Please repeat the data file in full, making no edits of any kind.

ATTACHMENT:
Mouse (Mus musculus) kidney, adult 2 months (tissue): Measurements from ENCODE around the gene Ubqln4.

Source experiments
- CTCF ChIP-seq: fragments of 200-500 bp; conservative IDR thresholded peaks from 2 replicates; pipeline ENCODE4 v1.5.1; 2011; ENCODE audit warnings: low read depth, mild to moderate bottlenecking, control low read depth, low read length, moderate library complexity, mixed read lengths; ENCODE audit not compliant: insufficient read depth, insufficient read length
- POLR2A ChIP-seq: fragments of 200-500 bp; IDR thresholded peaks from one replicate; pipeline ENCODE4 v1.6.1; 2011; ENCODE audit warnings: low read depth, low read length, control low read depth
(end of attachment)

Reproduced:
Mouse (Mus musculus) kidney, adult 2 months (tissue): Measurements from ENCODE around the gene Ubqln4.

Source experiments
- CTCF ChIP-seq: fragments of 200-500 bp; conservative IDR thresholded peaks from 2 replicates; pipeline ENCODE4 v1.5.1; 2011; ENCODE audit warnings: low read depth, mild to moderate bottlenecking, control low read depth, low read length, moderate library complexity, mixed read lengths; ENCODE audit not compliant: insufficient read depth, insufficient read length
- POLR2A ChIP-seq: fragments of 200-500 bp; IDR thresholded peaks from one replicate; pipeline ENCODE4 v1.6.1; 2011; ENCODE audit warnings: low read depth, low read length, control low read depth